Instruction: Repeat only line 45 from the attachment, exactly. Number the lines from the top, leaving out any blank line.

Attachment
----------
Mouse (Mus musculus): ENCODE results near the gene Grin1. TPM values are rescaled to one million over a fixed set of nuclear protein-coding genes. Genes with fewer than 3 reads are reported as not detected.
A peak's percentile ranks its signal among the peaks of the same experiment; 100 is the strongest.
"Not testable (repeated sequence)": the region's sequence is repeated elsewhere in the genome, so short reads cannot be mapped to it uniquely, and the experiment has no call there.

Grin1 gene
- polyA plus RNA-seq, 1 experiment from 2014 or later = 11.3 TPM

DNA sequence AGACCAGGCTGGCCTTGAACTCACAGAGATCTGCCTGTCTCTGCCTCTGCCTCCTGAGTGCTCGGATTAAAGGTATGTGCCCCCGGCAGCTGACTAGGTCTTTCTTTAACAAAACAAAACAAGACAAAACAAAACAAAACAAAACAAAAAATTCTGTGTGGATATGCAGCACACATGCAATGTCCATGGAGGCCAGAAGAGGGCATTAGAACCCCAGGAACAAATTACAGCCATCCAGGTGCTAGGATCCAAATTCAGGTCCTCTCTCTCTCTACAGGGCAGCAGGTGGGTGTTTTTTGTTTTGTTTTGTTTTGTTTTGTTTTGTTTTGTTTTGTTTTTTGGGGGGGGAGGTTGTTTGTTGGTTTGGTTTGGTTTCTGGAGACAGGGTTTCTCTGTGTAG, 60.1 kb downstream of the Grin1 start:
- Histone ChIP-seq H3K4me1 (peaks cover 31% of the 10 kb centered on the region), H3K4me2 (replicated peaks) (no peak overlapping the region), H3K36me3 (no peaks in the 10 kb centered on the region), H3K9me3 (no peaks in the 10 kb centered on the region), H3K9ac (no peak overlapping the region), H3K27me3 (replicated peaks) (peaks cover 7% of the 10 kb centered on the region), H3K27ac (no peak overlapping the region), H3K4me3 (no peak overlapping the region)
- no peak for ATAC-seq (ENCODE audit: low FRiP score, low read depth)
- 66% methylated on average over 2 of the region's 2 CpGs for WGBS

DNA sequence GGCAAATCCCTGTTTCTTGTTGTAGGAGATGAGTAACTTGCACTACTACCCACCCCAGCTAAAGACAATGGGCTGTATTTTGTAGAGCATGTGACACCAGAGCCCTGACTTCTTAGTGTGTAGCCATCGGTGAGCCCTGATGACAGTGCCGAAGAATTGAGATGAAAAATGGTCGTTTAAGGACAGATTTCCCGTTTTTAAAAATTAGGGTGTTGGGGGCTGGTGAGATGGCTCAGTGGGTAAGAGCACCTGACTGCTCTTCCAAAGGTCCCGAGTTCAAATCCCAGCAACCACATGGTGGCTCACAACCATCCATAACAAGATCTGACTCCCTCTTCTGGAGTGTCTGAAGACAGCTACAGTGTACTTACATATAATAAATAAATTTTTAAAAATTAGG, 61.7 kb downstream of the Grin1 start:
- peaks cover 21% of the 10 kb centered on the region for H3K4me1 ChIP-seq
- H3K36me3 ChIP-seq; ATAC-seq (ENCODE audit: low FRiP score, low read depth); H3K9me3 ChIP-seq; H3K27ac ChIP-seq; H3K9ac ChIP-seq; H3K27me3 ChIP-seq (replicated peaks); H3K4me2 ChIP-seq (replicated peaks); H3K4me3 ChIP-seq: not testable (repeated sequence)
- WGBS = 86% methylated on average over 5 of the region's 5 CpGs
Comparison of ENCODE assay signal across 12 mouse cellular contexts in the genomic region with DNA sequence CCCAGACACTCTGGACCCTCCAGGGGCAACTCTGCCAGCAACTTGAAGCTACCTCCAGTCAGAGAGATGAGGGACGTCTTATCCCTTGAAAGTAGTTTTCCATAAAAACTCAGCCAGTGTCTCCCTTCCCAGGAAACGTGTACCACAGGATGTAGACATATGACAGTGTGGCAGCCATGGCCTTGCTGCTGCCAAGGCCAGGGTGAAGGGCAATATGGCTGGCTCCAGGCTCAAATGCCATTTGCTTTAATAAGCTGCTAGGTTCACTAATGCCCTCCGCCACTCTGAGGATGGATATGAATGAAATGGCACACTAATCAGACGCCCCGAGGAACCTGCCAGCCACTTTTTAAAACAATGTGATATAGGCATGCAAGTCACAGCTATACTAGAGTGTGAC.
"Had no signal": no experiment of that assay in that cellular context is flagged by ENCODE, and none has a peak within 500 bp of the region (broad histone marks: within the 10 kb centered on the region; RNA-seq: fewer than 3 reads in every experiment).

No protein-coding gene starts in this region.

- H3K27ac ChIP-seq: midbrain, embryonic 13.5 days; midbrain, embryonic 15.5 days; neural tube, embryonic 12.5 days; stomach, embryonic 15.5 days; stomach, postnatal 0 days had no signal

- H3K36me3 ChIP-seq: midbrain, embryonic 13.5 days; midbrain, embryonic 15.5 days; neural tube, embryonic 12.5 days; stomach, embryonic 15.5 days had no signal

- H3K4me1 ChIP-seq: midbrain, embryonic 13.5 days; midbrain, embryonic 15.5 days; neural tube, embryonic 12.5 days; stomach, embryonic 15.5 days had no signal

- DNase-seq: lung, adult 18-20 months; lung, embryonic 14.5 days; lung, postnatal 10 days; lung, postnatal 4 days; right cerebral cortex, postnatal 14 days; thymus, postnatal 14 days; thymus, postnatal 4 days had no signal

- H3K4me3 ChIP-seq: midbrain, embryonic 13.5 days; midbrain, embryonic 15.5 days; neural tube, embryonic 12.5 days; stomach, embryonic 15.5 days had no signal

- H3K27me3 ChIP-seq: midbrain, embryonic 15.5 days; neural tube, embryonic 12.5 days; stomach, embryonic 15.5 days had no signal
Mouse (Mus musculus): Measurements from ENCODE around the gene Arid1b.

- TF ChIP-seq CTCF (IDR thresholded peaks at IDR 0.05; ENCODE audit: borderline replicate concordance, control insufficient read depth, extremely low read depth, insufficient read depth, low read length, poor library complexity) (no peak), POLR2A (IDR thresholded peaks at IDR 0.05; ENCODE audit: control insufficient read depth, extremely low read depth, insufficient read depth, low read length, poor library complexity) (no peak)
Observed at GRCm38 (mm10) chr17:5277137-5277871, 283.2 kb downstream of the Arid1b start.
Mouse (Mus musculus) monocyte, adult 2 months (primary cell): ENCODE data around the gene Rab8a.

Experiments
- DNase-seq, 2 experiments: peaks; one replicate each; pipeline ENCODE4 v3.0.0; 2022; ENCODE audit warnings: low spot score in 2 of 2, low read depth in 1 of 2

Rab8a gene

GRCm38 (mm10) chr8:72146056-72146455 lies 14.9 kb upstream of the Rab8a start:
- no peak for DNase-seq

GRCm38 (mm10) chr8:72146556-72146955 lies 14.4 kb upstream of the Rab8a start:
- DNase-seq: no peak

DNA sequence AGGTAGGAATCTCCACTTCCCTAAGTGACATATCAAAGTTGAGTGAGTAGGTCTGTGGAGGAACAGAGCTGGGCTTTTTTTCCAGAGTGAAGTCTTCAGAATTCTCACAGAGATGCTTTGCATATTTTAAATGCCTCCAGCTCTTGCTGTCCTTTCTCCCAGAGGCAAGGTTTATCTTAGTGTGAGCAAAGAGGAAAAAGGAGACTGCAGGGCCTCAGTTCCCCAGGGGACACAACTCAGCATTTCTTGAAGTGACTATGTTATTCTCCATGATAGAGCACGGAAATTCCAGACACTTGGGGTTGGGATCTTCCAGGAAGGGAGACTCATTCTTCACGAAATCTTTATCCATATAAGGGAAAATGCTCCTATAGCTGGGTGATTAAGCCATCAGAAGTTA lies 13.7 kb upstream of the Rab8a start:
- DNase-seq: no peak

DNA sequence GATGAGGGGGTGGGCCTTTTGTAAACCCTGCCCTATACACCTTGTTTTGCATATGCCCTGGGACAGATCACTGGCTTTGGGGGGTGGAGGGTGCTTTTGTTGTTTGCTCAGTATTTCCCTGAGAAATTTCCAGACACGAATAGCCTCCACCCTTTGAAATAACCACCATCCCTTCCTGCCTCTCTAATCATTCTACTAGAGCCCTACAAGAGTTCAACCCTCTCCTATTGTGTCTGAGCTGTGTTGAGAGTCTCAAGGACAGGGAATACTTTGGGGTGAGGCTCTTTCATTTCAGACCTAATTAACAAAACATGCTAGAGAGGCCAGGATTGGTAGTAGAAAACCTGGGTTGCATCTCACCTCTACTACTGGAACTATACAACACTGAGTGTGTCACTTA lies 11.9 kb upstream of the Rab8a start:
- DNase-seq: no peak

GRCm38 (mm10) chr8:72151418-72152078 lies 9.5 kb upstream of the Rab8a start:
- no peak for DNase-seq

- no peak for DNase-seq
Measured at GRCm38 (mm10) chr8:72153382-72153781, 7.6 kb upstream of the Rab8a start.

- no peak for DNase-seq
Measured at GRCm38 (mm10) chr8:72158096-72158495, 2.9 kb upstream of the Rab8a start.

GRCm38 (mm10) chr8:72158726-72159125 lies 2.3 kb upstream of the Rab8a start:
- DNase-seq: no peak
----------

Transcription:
- DNase-seq: no peak